New Zealand’s forest industry operates under several codes of practice for erosion and sediment control. Inconsistency between regional forestry regulations led industry to lobby for the Proposed National Environmental Standard for Plantation Forestry (PNESPF). A national code of practice may also need to be introduced to give effect to the PNESPF. This dissertation focuses on what type of code of practice should be adopted, and under what conditions. The conditions required for a code of practice to succeed in protecting the environment were identified. The ‘external’ social and legal conditions were identified through analysis of three case studies from the international primary sector, whilst the ‘internal’ conditions relating to the development, content and implementation of a code of practice were identified through review of literature. These ideal internal conditions formed the basis of the criteria used to assess New Zealand's codes. Six of New Zealand’s forest codes of practice were classified by their type, the motivation for a corporation to comply with them, and enforcing agency. The internal conditions of these codes were then assessed to determine the strengths and weaknesses of the existing documents. Overall, the codes had well-defined objectives, good planning information and clear communication. The weaknesses included regulatory approach, comprehensiveness, foundation (particularly stakeholder involvement), monitoring information and review process. The proposed national code of practice, if introduced, should be a prescriptive code. A prescriptive code is better than an outcome-based code because it is difficult to prove liability for sedimentation and erosion. Compliance with a prescriptive code should be like liability insurance, so that if a corporation is fully compliant with a prescriptive code of practice, it should not be held liable for adverse environmental impacts. This is a preliminary recommendation only, as the external conditions operating in New Zealand still need to be investigated.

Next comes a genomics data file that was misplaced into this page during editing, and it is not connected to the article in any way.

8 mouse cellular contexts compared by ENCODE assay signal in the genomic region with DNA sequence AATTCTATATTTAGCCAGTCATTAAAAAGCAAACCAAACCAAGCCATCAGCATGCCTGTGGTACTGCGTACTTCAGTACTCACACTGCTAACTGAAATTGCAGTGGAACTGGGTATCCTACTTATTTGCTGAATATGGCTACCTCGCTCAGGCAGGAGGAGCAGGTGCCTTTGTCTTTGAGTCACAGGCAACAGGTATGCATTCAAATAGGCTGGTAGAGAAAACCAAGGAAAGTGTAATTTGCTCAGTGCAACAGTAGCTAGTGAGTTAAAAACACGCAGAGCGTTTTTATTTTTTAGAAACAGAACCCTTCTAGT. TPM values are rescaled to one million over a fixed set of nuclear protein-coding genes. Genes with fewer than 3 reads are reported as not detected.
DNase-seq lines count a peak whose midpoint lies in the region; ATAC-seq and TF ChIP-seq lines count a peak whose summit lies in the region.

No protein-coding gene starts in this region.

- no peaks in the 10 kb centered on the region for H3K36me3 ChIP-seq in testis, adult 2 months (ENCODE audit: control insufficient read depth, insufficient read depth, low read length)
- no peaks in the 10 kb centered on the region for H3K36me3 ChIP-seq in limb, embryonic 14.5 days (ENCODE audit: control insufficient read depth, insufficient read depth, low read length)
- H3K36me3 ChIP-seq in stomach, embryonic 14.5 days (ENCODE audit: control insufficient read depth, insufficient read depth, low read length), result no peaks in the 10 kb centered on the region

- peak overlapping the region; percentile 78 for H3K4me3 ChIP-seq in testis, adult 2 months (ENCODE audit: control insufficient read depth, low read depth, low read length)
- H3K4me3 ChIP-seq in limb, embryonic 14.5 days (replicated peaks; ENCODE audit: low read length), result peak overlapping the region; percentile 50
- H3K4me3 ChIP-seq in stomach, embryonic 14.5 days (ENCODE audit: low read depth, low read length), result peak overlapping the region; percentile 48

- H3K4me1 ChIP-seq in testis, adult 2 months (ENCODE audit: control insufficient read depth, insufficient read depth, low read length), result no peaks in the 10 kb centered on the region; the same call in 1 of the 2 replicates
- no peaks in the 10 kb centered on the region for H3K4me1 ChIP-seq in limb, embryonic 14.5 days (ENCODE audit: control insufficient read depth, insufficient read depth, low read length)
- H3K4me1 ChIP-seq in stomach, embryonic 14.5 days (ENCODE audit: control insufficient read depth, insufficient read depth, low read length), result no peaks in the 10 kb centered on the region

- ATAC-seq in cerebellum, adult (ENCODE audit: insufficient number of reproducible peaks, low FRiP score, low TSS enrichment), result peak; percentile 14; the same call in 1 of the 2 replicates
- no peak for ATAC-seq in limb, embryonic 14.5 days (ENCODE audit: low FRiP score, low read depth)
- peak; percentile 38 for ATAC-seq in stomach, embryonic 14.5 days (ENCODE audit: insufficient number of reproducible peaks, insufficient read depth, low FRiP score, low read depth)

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  • The biologies of two species of weta endemic to the Snares Island : Zealandrosandrus subantarcticus Salmon (Orthoptera : Stenopelmatidae) and Insulanoplectron spinosum Richards (Orthoptera : Rhaphidophoridae)

    Butts, Christine A. (1983)

    Undergraduate thesis
    University of Canterbury Library

    The life histories, behaviour, diet, habitat, and diurnal activity patterns of two species of Snares Island weta, Zealandrosandrus subantaraticus and Insulanovlectron spinosum, are presented. The males and females of Z. subantarcticus had 12 instars. The males of I. spinosum had 9 instars while the females had 10 instars. Eclosion, moulting, inter- and intraspecific interactions, oviposition, and cannabalism are described. The diet of both species included arthropods, plant material, and dead seabirds. Descriptions of abdomina-femoral stridulatory apparatus for both species are presented. Reproductive parameters and sex ratio of both species were examined. Diurnal activity patterns showed an increase in activity half an hour after sunset and a decrease half an hour before sunrise for both species. These species of weta from the Snares Island showed similarities in aspects of their biologies to those of mainland species

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  • To be Made Disabled, A Discourse Analysis of Intellectual Disability in New Zealand, 1900 - 1960

    Burt, Lucy (2013)

    Undergraduate thesis
    University of Canterbury Library